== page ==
Last week, one of our long time faithful members of our church was taken to the hospital and would probably not live through the night. Her husband of 71 years, stayed home from exhaustion, which is where I first went. I arrived about 10:00 pm. It was one of those moments we live for as pastors. It was hard. It was painful to watch this man hurt with a depth few do.
Yet, I felt so honored to be there in this moment to care for this man in his most desperate hour. This man is a pillar in our church. A faithful leader for over 50 years. Drew the plans for our current building built in the 1950’s. Here he was looking at someone young enough to be his grandson for the answers on how to face life knowing as we sat there his wife would probably not live through the night. Here are a few thoughts I had during our time:
1) Never presume to know what it is like to be him. The worst thing you can do is presume to know what it is like to have to give your wife of 71 years up, when you have not. Just look them in the face and tell them, “Dear brother, I have no idea what you are going through at this moment, but I am so sorry for the pain I’m sure you feel at this moment.” Sympathize, do not rationalize.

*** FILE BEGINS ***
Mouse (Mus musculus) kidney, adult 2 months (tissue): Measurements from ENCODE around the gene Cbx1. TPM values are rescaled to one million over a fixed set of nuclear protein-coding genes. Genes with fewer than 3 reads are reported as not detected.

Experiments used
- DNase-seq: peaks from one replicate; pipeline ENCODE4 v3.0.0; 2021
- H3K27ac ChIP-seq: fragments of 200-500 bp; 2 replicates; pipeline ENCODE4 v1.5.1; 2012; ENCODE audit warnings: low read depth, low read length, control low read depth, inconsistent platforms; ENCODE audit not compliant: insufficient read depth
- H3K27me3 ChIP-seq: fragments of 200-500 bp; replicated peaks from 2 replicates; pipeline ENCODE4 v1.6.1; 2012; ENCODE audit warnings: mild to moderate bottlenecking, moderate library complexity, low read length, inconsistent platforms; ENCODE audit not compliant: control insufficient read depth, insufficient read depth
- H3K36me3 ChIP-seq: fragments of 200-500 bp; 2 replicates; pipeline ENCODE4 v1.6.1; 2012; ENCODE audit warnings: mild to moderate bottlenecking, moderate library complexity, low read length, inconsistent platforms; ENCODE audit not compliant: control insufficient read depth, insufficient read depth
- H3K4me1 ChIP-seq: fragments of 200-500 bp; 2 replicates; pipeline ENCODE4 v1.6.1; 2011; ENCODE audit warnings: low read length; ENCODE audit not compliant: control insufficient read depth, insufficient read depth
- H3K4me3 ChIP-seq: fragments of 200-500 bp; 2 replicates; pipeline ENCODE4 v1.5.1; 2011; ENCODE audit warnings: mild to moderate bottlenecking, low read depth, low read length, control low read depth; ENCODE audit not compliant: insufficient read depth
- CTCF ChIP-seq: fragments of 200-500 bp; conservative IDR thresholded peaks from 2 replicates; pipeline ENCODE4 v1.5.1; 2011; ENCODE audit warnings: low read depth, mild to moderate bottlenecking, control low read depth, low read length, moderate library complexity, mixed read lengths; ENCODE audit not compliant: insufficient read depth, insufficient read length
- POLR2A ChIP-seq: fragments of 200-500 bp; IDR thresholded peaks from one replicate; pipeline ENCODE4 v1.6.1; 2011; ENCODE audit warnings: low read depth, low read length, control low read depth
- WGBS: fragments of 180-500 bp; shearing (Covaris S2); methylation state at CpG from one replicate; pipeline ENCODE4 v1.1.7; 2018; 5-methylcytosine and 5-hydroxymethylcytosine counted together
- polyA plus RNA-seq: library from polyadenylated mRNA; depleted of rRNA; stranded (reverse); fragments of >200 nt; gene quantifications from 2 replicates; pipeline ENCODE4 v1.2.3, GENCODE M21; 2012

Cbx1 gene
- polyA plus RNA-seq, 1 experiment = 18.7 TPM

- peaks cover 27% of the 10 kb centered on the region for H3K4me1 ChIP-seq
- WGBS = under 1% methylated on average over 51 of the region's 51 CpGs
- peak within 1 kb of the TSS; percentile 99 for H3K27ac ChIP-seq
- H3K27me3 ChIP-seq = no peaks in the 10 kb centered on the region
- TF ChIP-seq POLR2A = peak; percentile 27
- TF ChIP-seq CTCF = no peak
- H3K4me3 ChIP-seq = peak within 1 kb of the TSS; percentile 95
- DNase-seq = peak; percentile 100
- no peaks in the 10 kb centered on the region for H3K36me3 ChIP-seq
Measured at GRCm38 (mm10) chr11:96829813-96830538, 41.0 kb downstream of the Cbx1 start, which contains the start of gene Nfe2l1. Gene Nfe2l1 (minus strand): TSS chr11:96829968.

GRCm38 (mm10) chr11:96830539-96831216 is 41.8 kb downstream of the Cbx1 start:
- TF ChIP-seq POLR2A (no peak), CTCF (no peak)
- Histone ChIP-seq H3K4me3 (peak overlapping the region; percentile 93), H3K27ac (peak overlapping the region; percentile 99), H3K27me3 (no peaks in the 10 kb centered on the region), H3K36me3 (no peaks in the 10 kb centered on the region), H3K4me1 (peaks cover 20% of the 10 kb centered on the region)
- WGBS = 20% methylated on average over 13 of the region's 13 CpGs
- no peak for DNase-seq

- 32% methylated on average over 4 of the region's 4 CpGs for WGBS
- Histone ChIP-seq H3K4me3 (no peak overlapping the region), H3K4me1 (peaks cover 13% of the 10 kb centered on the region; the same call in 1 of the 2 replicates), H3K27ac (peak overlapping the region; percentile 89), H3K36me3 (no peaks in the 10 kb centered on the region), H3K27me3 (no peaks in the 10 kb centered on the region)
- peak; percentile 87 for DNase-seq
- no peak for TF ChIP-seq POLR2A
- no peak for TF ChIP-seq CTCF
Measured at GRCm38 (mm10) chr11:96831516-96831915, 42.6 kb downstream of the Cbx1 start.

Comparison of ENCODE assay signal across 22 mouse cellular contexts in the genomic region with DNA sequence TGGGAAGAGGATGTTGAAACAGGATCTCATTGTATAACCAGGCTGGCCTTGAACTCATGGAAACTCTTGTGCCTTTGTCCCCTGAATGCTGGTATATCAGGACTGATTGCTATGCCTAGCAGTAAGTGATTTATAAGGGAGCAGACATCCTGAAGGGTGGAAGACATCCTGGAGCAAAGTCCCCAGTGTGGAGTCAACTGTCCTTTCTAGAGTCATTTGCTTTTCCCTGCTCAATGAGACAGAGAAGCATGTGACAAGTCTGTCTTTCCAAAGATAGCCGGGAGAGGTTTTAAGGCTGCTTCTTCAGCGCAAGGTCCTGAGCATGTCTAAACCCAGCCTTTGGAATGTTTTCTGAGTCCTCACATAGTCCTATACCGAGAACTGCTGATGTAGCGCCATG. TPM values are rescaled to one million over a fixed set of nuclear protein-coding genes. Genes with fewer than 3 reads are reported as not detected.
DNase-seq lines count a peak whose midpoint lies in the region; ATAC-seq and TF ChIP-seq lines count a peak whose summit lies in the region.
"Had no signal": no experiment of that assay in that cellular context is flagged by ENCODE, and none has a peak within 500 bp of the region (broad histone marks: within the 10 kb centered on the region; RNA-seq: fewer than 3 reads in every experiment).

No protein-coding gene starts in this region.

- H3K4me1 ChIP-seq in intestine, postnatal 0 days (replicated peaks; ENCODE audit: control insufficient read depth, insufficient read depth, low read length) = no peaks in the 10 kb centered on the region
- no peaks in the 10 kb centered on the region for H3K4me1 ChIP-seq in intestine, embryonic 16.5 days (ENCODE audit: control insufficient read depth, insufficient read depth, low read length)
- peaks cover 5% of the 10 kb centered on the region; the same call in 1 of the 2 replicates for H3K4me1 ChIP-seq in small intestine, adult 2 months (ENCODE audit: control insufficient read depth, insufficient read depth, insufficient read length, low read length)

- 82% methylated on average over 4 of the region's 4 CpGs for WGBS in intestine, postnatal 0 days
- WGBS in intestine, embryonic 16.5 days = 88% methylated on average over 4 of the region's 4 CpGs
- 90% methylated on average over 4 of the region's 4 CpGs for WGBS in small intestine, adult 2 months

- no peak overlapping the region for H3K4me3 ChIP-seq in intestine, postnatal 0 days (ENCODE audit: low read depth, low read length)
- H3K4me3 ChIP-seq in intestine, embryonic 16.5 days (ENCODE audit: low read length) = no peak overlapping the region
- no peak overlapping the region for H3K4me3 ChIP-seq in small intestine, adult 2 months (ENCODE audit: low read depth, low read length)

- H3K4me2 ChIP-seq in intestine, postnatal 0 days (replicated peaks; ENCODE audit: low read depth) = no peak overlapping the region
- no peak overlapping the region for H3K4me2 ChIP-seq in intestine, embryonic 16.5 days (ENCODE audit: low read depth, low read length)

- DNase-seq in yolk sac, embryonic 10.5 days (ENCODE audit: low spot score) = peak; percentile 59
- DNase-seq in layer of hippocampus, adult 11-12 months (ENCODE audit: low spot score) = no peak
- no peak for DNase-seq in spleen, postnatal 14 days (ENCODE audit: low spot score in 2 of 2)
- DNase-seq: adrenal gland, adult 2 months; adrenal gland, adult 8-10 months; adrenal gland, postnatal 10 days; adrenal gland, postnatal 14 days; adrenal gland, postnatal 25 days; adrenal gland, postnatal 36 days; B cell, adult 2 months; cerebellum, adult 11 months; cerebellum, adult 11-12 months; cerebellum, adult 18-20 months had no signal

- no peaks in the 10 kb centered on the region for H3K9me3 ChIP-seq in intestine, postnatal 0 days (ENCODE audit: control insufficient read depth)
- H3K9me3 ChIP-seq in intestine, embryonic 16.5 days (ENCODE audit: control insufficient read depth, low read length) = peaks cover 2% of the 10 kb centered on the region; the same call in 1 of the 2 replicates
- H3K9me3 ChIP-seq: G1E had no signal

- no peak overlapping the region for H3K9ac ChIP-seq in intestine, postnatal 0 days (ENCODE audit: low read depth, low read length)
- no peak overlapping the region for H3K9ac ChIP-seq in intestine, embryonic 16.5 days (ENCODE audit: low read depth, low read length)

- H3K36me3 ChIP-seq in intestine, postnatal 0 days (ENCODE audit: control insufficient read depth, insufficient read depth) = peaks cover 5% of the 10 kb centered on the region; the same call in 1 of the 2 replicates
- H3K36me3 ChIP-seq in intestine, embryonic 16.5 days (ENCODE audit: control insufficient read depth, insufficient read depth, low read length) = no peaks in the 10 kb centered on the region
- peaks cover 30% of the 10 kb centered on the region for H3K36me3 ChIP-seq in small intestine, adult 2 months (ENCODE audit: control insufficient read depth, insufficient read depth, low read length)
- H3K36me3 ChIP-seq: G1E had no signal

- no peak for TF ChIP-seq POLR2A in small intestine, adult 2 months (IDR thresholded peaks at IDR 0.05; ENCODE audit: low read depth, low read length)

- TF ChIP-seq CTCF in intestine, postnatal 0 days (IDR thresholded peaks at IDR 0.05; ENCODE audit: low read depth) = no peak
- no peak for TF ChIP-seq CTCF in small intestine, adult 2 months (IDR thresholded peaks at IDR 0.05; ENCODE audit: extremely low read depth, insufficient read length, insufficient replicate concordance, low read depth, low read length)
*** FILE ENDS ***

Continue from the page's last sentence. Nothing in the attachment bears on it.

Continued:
2) Ask him to tell stories about his wife. Don’t be afraid to ask bold questions about his wife. That is a part of the grieving process that is good and healthy. You need to see what he is willing to share, but ask the stories of how they met, married, and special wedding anniversaries. It is cleansing, even in this pivotal moment.
3) Remind him God still has a purpose for his life. At one point he looked at me with tears in his eyes and with the most sincere tone said, “What am I suppose to do now?” Don’t try to answer. Simply say, “I don’t know, but if God is leaving you here after she is gone, then God still has a great Christ-honoring purpose for your life. Assure them you intend to walk through this valley with them to figure it out.
4) Comfort him with the hope of Christ. This man’s wife was suffering miserably and had been for almost a year. In fact, his exhaustion came from being her primary care giver at the young age of 91 years old. He watched her suffer. Remind him that those who are in Christ are no longer suffering and are now in the presence of Christ, Himself. Those who watch their loved one suffer, find comfort in this hopeful relief the gospel brings.
I left this man’s house to go see his wife at the hospital and although she lived through the night, she died that next evening. The kindness of the Lord is so apparent in this moments as this man who once struggled to see me as his pastor, was looking to me with a trust and vunerablity like a child to a father.
This is why, dear brothers and fellow pastors, these moments are what we as pastors live for. Not to preach to large crowds or make a name for ourselves, but to look for and seize these precious moments to care for our people in their greatest times of need. You will find, as I anticipate with this newest widower, your relationship with these you care for will never be the same.
Pray for me. I bury his wife later today.